Patriot Points: Should gym, tech, art be required credits?

Christina Liu, Front Page Editor

Evaluating importance of art, gym, tech credits as requirements

The time to enroll in next year’s courses has come around, and the limited number of class slots has brought the question of mandatory electives back into the spotlight. The current graduation course requirements are four math and English credits, three history and science credits, four and a half elective credits, half of a credit of health and one credit for gym, art and technology.

It can be difficult for students to fit physical education, art and technology courses into their schedule, especially if they already have a plan for what they want to do in college. “It’s really difficult for me to make room in my schedule for other classes I’m not as interested in, and sometimes it can be annoying,” sophomore Merril Heitz said.

Sophomore Daniel Hwang finds it unnecessary to take some classes if they aren’t relevant to what a student wants to study in the future. “These classes aren’t relevant to some career paths, so it isn’t necessary to take them. For example, if you want to major in computer science in college you shouldn’t need to focus on gym and vice versa,” Hwang said.

Art teacher Stephanie Labbe thinks that these courses are important in creating a well-rounded student. “All art and PE classes teach skills and techniques that students can take with them through life. Just a few things they teach students is that there is more than one solution to a problem. They give students an appreciation for people’s differences and different abilities. These classes also help students with achievement and problem-solving skills and they are great stress relievers,” Labbe said. “They understand how these classes have made them better students in other classes and well-rounded individuals.”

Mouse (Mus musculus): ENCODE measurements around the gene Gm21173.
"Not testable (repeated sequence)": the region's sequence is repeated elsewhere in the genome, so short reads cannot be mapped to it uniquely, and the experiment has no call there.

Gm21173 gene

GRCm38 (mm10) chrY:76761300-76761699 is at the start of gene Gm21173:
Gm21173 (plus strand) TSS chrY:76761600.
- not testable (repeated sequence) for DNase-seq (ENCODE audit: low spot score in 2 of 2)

According to The Arts Education Partnership, 26 states require students to take one art credit and 44 states make physical education a requirement. The Education Commission of the States finds that most of the states that require either an art, physical education or technology credit only ask for students to take one of the three. Schools give the option of all three subjects, but only require students to try one of the courses, depending on what they are most interested in.

It may be difficult for students to sign up for an gym, art or technology course if they are not interested in any of the courses offered, but Labbe explains that once a student finds an activity that they are interested in, it is likely that they would be able to find a course similar to that activity. “Any of our beginner arts classes, visual or performing, and our PE classes are student centered. I would suggest to a student that is conflicted to think about what would most interest them; is it basketball or soccer? Is it painting or drawing? Do you like to act or sing? Once a student can narrow down their interests, I can guarantee we have a class they can take, and will enjoy,” Labbe said.